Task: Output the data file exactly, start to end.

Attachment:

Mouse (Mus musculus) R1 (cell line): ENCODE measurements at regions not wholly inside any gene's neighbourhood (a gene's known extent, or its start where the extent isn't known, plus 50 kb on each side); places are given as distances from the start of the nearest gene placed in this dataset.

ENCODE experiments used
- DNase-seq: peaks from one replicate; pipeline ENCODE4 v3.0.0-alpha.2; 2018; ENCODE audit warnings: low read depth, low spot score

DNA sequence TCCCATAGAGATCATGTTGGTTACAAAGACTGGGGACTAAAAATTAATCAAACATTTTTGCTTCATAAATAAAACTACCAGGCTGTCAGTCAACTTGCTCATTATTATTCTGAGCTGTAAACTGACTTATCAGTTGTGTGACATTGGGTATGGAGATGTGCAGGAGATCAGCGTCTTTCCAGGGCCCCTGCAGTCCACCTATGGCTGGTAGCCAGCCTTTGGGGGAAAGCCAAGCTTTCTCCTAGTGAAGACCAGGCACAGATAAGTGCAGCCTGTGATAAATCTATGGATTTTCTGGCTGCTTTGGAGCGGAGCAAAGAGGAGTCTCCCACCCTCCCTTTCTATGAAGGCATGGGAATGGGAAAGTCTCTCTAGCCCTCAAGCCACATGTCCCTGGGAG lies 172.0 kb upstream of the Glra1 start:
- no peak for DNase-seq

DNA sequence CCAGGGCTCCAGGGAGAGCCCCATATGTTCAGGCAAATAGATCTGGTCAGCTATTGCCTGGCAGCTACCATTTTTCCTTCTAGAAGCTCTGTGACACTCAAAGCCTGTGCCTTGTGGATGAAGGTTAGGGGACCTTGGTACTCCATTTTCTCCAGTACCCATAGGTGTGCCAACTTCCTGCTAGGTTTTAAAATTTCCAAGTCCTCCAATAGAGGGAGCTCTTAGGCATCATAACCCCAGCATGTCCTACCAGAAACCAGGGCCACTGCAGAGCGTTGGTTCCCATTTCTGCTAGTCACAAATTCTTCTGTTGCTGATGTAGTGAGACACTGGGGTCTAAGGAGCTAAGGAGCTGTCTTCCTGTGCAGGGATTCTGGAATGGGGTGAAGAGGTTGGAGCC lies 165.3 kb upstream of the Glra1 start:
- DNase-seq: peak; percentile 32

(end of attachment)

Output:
Mouse (Mus musculus) R1 (cell line): ENCODE measurements at regions not wholly inside any gene's neighbourhood (a gene's known extent, or its start where the extent isn't known, plus 50 kb on each side); places are given as distances from the start of the nearest gene placed in this dataset.

ENCODE experiments used
- DNase-seq: peaks from one replicate; pipeline ENCODE4 v3.0.0-alpha.2; 2018; ENCODE audit warnings: low read depth, low spot score

DNA sequence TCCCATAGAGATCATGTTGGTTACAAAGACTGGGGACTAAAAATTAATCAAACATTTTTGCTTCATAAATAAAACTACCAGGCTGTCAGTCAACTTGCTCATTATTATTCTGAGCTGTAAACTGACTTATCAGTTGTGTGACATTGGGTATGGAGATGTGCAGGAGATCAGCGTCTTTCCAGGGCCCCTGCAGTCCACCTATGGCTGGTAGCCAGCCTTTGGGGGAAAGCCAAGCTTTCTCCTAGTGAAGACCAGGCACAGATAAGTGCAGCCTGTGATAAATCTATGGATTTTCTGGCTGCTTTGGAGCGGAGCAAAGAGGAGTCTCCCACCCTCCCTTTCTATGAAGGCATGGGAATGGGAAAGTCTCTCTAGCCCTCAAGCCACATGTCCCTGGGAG lies 172.0 kb upstream of the Glra1 start:
- no peak for DNase-seq

DNA sequence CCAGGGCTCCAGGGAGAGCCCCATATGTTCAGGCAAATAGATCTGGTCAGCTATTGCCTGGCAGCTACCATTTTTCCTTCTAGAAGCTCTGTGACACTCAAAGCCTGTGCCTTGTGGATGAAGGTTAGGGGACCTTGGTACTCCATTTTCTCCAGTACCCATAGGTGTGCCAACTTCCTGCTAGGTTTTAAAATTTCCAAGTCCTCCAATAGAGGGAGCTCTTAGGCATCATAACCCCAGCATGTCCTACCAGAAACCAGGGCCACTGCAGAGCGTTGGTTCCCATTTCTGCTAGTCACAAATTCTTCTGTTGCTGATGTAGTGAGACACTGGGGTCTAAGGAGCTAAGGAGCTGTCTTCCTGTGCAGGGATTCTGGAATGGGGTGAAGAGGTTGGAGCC lies 165.3 kb upstream of the Glra1 start:
- DNase-seq: peak; percentile 32